Book Review: Masters of Doom by David Kushner
It’s hard to imagine that PC games were once made in the bedrooms of teens. One person controlled all aspects of the game, from the paper-thin storyline to the gameplay. Once it was finished, they mailed the game out to a publisher. In return, they received a modest check. That is exactly how John Carmack and John Romero, the geniuses behind Wolfenstein 3D and Doom got their start. Masters of Doom: How Two Guys Created an Empire and Transformed Pop Culture is another version of the American Dream, but instead of gangsters, athletes and cutthroat businessmen, the dreamers here are a bunch of nerds with a penchant for playing Dungeons and Dragons and listening to Metallica.
Author David Kushner weaves a wealth of knowledge and interviews into a compelling read that breezes by as if it was a novel. At the core of the story are the two Johns behind a number of groundbreaking games: Carmack and Romero. Things begin with their childhoods. As a kid, Romero had a dream of becoming wealthy. He signed one of his school papers as “Ace Programmer and Future Rich Person.” As anyone who was around to see the Daikatana hype machine (suck it down) in full-force can tell you, Romero is bold.
Carmack may have purchased a Ferrari at the age of 22 and then had it tricked out to go even faster, but he was the less flashy of the two. All he wanted to do was program. Anything that got in the way was eliminated, and that included lazy colleagues and even his cat. Like many geniuses, Carmack is shown as socially inept. He has no ability to empathize with people. People were foreign and complex while programming was malleable to his own liking. Developing new graphics engines took precedence over everything else.
Through the details of the Johns’ early careers, Masters of Doom also serves as a historical look at early PC gaming. Before the two ever met, Carmack and Romero both began as freelance game developers. These games were then sold to stores in person, usually in plastic bags with no proper packaging. The days of multi-million budgets with huge developments staffs were not going to be a reality for a long time. Later on, shareware became an effective way to make money. By cutting out the retailer and distributing trial versions of the game online, nearly half of all proceeds went directly to the developers. If the gamer that downloaded the game and liked it enough, he paid for the full version. With the advent of digital distribution, this method developed in the 80s is still relevant today.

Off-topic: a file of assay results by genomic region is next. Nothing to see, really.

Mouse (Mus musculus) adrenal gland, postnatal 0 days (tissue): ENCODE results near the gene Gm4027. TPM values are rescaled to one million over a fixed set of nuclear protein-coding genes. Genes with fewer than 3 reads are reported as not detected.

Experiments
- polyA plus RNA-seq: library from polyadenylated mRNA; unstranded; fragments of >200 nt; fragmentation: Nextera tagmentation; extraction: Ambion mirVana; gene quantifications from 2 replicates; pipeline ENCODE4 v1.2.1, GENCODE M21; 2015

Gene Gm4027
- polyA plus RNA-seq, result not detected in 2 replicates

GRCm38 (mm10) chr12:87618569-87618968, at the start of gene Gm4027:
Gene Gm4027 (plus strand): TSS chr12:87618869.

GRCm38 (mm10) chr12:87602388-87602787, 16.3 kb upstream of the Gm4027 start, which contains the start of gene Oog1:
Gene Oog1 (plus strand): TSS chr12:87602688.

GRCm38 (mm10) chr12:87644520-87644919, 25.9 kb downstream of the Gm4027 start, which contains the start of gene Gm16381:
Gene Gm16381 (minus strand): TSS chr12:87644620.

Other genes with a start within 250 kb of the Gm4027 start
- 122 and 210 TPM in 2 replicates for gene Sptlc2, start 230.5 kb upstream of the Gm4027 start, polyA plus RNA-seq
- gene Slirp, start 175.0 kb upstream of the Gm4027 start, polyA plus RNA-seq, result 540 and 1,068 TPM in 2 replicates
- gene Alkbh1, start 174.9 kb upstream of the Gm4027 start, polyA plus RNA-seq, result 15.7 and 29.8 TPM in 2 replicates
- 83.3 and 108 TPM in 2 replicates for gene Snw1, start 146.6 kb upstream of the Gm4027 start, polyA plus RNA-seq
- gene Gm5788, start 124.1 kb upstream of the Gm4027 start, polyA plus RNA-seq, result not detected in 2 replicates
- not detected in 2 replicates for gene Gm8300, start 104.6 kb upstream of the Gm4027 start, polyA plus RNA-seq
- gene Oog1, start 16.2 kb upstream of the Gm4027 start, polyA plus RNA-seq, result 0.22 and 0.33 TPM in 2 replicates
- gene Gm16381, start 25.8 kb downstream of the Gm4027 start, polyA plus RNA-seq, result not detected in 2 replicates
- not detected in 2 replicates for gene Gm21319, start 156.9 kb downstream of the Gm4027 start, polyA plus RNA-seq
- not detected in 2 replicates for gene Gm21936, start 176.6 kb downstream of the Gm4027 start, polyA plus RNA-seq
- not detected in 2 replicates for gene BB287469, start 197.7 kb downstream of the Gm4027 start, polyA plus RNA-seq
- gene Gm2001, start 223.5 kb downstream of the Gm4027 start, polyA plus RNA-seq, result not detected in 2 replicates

The two Johns met in Louisiana when they started work at Softdisk. Their job was to make games on a monthly basis that were shipped out to subscribers. The two instantly took a liking to each other. Their differing ideologies benefited one another. Carmack was constantly pushing the envelope of technology and Romero would find the best ways to implement it into games. It was the perfect working relationship. They made respectable money in the modest offices, but certainly not enough to live like kings. Carmack, and particularly Romero, were much more ambitious than their surroundings at Softdisk. The sky was the limit for them with Romero’s expertise in games and Carmack’s incredible programming skills.